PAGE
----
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Originally Posted by HUMBER P4VWL
Irrespective of any fault through neglect etc She's at work and been injured to an extent we assume she's been signed off work. End of the day the employer will be liable one way or another I suspect. Accidents happen, freak circumstances, that's what insurance is for, to cover the unexpected that can't be predicted or protected against.

If she didn't claim in a circumstance like this, what's the point in insurance.
Surly the women had a tong in here head to speak and say slow down or something if she didn't feel safe.
If I claimed off my customers for all the injuries I have had I would be able to have a second home and support the local shops in a different area.
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Old 06 November 2012, 17:30   #17
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"Mrs Cairns, started as a receptionist with the board before becoming a finance assistant where part of her duties was dealing with its fixed assets. She told the court she had never had any education or training on boarding a vessel or being a passenger on a boat."

I wouldnt take my secretary out on a gung ho off shore visit thats for sure .... she might have lost the sugar for my coffee

And ofcourse Mrs Cairns must surely have known what she was about to do ?

I think theres a bit more to this one
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Old 06 November 2012, 17:40   #18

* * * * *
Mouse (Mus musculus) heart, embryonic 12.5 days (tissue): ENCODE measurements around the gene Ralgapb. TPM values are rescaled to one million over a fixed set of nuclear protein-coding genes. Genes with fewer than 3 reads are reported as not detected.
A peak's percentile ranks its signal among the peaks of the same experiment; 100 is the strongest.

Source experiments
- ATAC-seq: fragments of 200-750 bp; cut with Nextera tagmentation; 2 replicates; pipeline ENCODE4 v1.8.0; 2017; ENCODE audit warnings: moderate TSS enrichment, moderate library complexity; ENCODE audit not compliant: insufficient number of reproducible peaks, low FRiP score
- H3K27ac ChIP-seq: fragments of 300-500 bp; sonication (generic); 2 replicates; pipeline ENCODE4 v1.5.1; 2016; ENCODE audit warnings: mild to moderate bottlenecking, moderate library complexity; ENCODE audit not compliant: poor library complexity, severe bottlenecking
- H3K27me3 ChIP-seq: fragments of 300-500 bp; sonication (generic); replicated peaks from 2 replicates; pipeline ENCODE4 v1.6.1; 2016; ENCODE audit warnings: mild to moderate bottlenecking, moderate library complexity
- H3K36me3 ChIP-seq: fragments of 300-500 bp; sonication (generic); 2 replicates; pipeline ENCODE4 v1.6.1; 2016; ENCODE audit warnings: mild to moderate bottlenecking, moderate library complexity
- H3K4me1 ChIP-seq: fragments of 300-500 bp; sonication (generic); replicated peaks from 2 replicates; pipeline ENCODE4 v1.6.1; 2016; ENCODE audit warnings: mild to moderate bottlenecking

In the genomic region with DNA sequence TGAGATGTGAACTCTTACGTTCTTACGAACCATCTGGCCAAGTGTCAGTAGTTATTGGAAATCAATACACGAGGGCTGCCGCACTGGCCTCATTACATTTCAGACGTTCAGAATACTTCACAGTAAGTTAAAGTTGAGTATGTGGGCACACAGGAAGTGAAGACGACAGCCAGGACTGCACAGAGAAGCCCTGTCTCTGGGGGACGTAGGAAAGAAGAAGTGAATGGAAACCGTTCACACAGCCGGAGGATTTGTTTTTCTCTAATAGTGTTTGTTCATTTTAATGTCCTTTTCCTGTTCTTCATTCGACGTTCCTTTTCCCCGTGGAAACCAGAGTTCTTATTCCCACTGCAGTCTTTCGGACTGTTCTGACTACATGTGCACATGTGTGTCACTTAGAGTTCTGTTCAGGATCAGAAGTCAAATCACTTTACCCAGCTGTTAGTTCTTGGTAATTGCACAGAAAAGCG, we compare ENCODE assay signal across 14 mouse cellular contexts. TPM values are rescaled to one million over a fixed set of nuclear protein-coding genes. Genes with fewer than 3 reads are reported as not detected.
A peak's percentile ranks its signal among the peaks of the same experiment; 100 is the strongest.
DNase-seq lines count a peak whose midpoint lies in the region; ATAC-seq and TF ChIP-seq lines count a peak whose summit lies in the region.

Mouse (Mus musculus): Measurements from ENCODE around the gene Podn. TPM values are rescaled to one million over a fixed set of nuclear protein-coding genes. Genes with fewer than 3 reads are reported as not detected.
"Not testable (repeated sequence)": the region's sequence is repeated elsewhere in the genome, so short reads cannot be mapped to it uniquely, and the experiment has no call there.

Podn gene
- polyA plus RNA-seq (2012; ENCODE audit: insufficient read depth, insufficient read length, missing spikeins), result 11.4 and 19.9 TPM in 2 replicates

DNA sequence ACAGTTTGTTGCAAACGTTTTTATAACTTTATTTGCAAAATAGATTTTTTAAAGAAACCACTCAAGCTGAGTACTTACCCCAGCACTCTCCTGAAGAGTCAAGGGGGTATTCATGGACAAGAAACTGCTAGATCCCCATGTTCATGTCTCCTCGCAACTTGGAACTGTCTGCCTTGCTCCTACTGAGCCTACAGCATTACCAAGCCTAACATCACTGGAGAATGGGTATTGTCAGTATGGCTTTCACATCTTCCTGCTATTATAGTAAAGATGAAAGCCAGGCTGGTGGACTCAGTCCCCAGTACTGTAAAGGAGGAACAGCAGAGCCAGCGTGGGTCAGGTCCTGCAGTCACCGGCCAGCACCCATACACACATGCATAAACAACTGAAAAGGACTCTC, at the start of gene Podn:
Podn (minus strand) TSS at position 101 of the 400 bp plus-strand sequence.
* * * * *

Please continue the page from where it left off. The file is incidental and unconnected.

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"Mrs Cairns, started as a receptionist with the board before becoming a finance assistant where part of her duties was dealing with its fixed assets. She told the court she had never had any education or training on boarding a vessel or being a passenger on a boat."

I wouldnt take my secretary out on a gung ho off shore visit thats for sure .... she might have lost the sugar for my coffee

And ofcourse Mrs Cairns must surely have known what she was about to do ?

I think theres a bit more to this one
Exactly
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Old 10 November 2012, 04:12   #19
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Quote:
Originally Posted by HUMBER P4VWL View Post
Irrespective of any fault through neglect etc She's at work and been injured to an extent we assume she's been signed off work. End of the day the employer will be liable one way or another I suspect. Accidents happen, freak circumstances, that's what insurance is for, to cover the unexpected that can't be predicted or protected against.

If she didn't claim in a circumstance like this, what's the point in insurance.
As much as I hate to say it reading the circumstance, to put a 55yr old lady with no previous experience in a Rib to a lighthouse in what sounds like moderate conditions was not the most wise decision.Does sound like she was genuinely hurt.
Two local lads jumped the ferry wash in a seadoo boat off Ryde landed flat and broke their backs easily done.
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Old 30 August 2017, 01:49   #20
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Unfortunately these things are all too common, we have had some serious injuries back here in New Zealand too. One poor lady suffering paralysis from a spinal injury.

We are hoping that we can provide suspension seating at a value point that incentivises widespread use in commercial boats so that the likelihood of injury is reduced. It's good to see some regulatory measures being taken with the EU Vibration Directive and other standards being formed.

I put a bit of info up about what we are making here:

Suspension seats for shock mitigation - Shark Seating

It would be great to hear feedback, positive and negative welcome (constructive)

Cheers,
Dan.